An emptied aeration tank at the McAlpine Water Treatment Plant.

Municipal Water Leader: Do you have additional advice for folks who are considering major infrastructure improvements? Ron Hargrove: Be forward thinking. Think about what may come down the road and make sure that your improvements aren’t something you will have to undo in the future. Design-build has been a good experience, although the budget was a challenge. I think our first estimate of all the things that we dreamed of changing exceeded our budget by a third. With the design-builder on board, there was a value engineering process that was embedded in the cost estimating. That provided a lot of benefits in a major rehab project like this. Local or state laws in each area govern the possibilities for design-build, but I wouldn’t be afraid to try it again somewhere, because I think it provided us the benefit of having a good contractor. We have confidence in our contractor and in meeting our schedule. We got an idea February 2021 | MUNICIPAL WATER LEADER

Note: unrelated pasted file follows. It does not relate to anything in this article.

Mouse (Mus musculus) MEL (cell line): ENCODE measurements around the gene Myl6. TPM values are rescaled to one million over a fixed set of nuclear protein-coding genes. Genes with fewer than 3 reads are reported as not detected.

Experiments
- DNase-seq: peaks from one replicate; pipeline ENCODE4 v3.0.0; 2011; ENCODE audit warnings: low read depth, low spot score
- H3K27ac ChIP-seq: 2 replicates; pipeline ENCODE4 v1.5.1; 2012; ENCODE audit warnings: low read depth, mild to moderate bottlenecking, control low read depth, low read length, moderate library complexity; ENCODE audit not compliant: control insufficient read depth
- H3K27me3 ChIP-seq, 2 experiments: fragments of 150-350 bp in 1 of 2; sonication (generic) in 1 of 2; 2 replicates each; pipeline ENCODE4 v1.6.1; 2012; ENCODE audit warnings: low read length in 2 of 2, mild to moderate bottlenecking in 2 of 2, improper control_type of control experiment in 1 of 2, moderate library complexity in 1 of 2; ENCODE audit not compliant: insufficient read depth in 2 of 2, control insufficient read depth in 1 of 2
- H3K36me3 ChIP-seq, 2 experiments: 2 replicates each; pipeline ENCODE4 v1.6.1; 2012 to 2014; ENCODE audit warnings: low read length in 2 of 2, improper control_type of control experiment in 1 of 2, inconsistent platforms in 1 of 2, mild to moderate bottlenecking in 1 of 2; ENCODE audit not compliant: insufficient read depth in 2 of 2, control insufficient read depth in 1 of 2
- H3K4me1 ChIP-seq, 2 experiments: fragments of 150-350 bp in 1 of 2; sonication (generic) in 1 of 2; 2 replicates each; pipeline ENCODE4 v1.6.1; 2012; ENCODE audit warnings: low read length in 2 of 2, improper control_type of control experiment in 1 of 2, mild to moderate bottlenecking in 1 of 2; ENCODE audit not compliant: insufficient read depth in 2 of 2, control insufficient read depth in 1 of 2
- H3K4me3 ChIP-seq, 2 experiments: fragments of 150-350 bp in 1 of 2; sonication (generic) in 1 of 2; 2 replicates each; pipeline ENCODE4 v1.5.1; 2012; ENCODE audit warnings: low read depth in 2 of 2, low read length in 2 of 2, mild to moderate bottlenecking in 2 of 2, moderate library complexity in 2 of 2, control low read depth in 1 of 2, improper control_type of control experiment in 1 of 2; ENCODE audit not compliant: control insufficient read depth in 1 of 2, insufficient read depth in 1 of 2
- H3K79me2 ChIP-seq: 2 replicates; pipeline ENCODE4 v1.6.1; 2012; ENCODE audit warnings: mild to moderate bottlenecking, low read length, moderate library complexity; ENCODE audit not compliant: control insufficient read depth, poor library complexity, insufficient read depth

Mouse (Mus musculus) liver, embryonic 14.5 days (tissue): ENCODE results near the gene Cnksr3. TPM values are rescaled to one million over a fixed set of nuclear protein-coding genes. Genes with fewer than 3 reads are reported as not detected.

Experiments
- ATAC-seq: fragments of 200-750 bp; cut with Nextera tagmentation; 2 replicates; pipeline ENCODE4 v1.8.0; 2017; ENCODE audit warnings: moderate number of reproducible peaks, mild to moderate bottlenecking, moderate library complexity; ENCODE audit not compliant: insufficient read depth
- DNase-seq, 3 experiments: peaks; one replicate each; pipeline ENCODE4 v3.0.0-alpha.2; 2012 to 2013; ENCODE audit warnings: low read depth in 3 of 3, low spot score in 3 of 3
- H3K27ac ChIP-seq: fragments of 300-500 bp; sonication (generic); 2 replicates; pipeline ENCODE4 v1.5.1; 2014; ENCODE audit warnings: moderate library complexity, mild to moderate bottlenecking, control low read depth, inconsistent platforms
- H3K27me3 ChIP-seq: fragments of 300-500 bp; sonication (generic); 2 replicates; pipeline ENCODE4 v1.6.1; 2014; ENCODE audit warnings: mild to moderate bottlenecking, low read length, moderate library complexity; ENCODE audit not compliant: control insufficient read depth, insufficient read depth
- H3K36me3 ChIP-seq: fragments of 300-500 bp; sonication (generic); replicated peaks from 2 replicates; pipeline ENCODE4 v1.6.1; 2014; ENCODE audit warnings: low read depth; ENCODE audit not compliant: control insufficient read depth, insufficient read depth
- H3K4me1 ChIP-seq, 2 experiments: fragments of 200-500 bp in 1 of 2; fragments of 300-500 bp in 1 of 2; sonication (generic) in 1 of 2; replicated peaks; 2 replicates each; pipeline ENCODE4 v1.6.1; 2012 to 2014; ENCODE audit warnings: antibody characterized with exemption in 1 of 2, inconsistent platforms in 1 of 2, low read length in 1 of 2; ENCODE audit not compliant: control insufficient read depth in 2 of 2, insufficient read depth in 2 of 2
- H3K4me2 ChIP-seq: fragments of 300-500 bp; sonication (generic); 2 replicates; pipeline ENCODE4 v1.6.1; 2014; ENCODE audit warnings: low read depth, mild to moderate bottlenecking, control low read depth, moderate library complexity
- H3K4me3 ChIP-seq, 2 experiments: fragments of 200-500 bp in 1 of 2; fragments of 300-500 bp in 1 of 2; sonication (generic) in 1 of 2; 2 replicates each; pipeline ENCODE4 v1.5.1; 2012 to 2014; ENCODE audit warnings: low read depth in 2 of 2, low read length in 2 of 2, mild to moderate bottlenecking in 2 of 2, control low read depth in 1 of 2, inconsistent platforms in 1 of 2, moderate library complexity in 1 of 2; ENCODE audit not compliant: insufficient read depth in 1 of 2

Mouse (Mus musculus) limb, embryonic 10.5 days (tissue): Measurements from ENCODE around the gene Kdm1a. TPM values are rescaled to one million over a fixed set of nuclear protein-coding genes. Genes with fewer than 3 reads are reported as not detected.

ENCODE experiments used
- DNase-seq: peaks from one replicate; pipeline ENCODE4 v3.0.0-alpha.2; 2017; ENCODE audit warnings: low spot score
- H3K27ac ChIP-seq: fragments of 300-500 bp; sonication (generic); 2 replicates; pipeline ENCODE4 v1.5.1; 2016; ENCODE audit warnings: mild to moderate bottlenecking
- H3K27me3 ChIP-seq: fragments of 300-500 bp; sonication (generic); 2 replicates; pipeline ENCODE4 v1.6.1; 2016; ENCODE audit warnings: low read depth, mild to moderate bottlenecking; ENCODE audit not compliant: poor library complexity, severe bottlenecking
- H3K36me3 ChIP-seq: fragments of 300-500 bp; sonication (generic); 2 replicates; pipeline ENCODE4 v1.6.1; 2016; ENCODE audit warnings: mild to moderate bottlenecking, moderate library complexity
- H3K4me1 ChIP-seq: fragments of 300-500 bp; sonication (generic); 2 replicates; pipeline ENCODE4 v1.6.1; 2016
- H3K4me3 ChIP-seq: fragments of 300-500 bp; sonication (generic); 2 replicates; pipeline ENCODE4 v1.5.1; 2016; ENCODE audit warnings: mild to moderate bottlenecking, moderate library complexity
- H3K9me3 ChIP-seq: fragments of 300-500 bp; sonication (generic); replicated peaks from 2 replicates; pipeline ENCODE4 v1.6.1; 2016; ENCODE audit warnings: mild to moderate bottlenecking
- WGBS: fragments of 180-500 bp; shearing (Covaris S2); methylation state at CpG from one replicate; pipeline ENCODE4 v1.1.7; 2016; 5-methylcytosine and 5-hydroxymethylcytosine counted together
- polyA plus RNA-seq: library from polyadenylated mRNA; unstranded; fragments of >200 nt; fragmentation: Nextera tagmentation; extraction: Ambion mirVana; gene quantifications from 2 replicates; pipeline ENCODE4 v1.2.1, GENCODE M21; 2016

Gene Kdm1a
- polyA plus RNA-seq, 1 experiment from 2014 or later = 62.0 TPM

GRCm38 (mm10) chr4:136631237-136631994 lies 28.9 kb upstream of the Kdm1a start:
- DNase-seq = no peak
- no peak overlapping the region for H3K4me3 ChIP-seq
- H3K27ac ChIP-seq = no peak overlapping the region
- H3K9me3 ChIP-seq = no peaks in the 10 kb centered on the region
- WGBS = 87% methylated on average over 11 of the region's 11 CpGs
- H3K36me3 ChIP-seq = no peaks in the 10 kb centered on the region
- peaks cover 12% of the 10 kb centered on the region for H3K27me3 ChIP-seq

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A clarifier at the McAlpine plant.

of the cost as we made decisions, which I think has proven to be beneficial. Municipal Water Leader: Are you resurfacing your concrete? Ron Hargrove: We had a big debate about that. The designbuild team brought in experts from Brown and Caldwell, Black and Veatch, and Warren Environmental to look at the basin walls and their coatings. We will be recoating strategically—just in the areas where it is necessary. Each basin will be cleaned, inspected, and recoated in areas where the deterioration is excessive; the effluent launder troughs in each basin will also be recoated. A&W Maintenance is performing the work. The complete recoating of all our basins would have cost an additional $3 million, so this strategic approach is much more manageable. Municipal Water Leader: What is your message to Congress about water infrastructure?